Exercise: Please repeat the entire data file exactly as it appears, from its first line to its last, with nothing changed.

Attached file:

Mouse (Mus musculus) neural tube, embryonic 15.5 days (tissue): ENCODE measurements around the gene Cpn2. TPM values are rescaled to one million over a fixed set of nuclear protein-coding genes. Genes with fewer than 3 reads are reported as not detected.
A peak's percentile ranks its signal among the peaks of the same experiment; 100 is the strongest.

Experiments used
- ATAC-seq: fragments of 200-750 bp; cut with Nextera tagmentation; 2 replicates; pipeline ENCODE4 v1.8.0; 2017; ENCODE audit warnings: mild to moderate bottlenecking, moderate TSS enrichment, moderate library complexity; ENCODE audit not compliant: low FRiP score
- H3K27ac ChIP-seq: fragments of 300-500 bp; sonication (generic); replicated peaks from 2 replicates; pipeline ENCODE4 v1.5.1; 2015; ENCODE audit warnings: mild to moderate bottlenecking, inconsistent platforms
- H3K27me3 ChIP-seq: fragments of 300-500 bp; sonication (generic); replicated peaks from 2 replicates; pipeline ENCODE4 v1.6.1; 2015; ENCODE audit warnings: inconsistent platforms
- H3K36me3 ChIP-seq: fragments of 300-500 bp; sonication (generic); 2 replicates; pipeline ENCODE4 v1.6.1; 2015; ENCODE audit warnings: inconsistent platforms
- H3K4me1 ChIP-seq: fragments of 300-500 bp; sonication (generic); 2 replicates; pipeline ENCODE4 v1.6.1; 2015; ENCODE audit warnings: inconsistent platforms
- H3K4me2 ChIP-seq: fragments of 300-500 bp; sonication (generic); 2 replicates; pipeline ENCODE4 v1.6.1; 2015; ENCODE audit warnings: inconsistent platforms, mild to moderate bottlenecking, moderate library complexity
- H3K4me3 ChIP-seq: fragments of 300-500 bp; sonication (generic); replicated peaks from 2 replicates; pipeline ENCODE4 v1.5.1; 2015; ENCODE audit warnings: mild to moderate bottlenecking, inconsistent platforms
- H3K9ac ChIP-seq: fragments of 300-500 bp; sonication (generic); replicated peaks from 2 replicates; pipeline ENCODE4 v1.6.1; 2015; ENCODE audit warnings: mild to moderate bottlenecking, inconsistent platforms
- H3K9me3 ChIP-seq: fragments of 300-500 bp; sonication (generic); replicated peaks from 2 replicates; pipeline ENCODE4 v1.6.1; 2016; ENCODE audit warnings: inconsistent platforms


Mouse (Mus musculus) neural tube, embryonic 15.5 days (tissue): ENCODE measurements around the gene Cpn2. TPM values are rescaled to one million over a fixed set of nuclear protein-coding genes. Genes with fewer than 3 reads are reported as not detected.
A peak's percentile ranks its signal among the peaks of the same experiment; 100 is the strongest.

Experiments used
- ATAC-seq: fragments of 200-750 bp; cut with Nextera tagmentation; 2 replicates; pipeline ENCODE4 v1.8.0; 2017; ENCODE audit warnings: mild to moderate bottlenecking, moderate TSS enrichment, moderate library complexity; ENCODE audit not compliant: low FRiP score
- H3K27ac ChIP-seq: fragments of 300-500 bp; sonication (generic); replicated peaks from 2 replicates; pipeline ENCODE4 v1.5.1; 2015; ENCODE audit warnings: mild to moderate bottlenecking, inconsistent platforms
- H3K27me3 ChIP-seq: fragments of 300-500 bp; sonication (generic); replicated peaks from 2 replicates; pipeline ENCODE4 v1.6.1; 2015; ENCODE audit warnings: inconsistent platforms
- H3K36me3 ChIP-seq: fragments of 300-500 bp; sonication (generic); 2 replicates; pipeline ENCODE4 v1.6.1; 2015; ENCODE audit warnings: inconsistent platforms
- H3K4me1 ChIP-seq: fragments of 300-500 bp; sonication (generic); 2 replicates; pipeline ENCODE4 v1.6.1; 2015; ENCODE audit warnings: inconsistent platforms
- H3K4me2 ChIP-seq: fragments of 300-500 bp; sonication (generic); 2 replicates; pipeline ENCODE4 v1.6.1; 2015; ENCODE audit warnings: inconsistent platforms, mild to moderate bottlenecking, moderate library complexity
- H3K4me3 ChIP-seq: fragments of 300-500 bp; sonication (generic); replicated peaks from 2 replicates; pipeline ENCODE4 v1.5.1; 2015; ENCODE audit warnings: mild to moderate bottlenecking, inconsistent platforms
- H3K9ac ChIP-seq: fragments of 300-500 bp; sonication (generic); replicated peaks from 2 replicates; pipeline ENCODE4 v1.6.1; 2015; ENCODE audit warnings: mild to moderate bottlenecking, inconsistent platforms
- H3K9me3 ChIP-seq: fragments of 300-500 bp; sonication (generic); replicated peaks from 2 replicates; pipeline ENCODE4 v1.6.1; 2016; ENCODE audit warnings: inconsistent platforms